Dana Spiotta Loves Coming Across Jokes in Really Old Books

Do you think any canonical books are widely misunderstood?

“Ulysses” is famously difficult, and, in truth, there are tedious parts. And problematic parts. But if approached with irreverence, you can feel the living force of an extraordinary and particular mind at play. Take what you want, don’t be too precious. Its audacity grants a writer all kinds of permission. As Anne Enright said, Joyce “opened all the windows and doors.”

What moves you most in a work of literature?

When a book seems urgent, which happens if I have a sense of the writer trying to work something out, or to discover something, in the writing. And when something familiar is described with such precision that it becomes estranged, and I am able to see it with clarity and depth. The astonishing experience of recognition and implication in the same moment. Writing that resists easy reductions and clichés of language and thought. One of my favorite things is laughing at a joke in a really old book: I feel such connection to the human who made it, which delights and moves me. If you can write a joke that is still funny in 100 years, you are great.

Do you prefer books that reach you emotionally, or intellectually?

The older I get, the more complicated this question becomes. I need to feel the life and energy of the writer in the book. This can be a surprising turn in a sentence, a mysterious escalation in form, a particularity of voice. A character revising an idea about the world via a crucial moment of derangement. Even a bold failure. All of these register as emotional to me.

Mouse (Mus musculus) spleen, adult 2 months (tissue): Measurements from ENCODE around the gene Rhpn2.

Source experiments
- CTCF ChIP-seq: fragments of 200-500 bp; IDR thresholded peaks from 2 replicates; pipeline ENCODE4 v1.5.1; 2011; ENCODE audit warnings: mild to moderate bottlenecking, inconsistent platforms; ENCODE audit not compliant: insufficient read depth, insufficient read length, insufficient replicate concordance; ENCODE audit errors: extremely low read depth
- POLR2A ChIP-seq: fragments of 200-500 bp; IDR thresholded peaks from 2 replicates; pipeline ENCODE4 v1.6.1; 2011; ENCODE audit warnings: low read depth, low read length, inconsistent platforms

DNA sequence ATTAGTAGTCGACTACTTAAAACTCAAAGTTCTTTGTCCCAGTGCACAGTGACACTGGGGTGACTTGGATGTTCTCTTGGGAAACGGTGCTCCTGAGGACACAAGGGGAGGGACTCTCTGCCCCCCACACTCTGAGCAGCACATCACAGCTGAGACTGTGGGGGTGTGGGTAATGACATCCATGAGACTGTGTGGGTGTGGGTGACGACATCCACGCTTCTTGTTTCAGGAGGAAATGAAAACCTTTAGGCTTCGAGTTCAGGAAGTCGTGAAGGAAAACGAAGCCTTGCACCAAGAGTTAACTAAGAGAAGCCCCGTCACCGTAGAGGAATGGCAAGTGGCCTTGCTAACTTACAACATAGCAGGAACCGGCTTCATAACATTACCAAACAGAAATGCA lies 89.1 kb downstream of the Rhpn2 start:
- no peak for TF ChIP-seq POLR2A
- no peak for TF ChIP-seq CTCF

Which genres do you especially enjoy reading? And which do you avoid?

Honestly, I have very little patience for science fiction, but as my daughter says, “That is a you problem, Mama.”

How do you organize your books?

By size! I keep all the large-size books in the living room bookshelves, which is how my parents and aunts and uncles used to do it. While the adults talked, we children were encouraged to look at the art books. In my case, my living room books are mostly art books, but not only: everything from Whole Earth Catalogs to “The Book of Wonders,” a charmingly inaccurate encyclopedia from 1916, to the “New York Times Great Lives of the Century” (which is huge and contains obituaries of famous people reprinted as they appeared in the paper) to “Assassination!,” a picture book of Lego re-enactments of famous assassination attempts. I strive to be the weird aunt.

Besides the Lego one, what other books might people be surprised to find on your shelves?

I collect interior design and decorating books from the ’50s, ’60s and ’70s. Better Homes and Gardens collections, kitchens with avocado green appliances, bright yellow laminate counter tops, plants in macramé.

What’s the best book you’ve ever received as a gift?

My English teacher Jim Hosney assigned part of “The Big Money,” by John Dos Passos, in 12th grade, and it changed forever my idea of what novels could be or do. That was a gift, one of many from that teacher.

What do you plan to read next?

Brooks Haxton’s “Mister Toebones,” Matthew Specktor’s “Always Crashing in the Same Car,” Mona Awad’s “All’s Well,” Viet Thanh Nguyen’s “The Committed,” Christine Smallwood’s “The Life of the Mind,” Christopher Sorrentino’s “Now Beacon, Now Sea,” Namwali Serpell’s “Stranger Faces,” Gina Nutt’s “Night Rooms” and “My Ántonia,” by Willa Cather.

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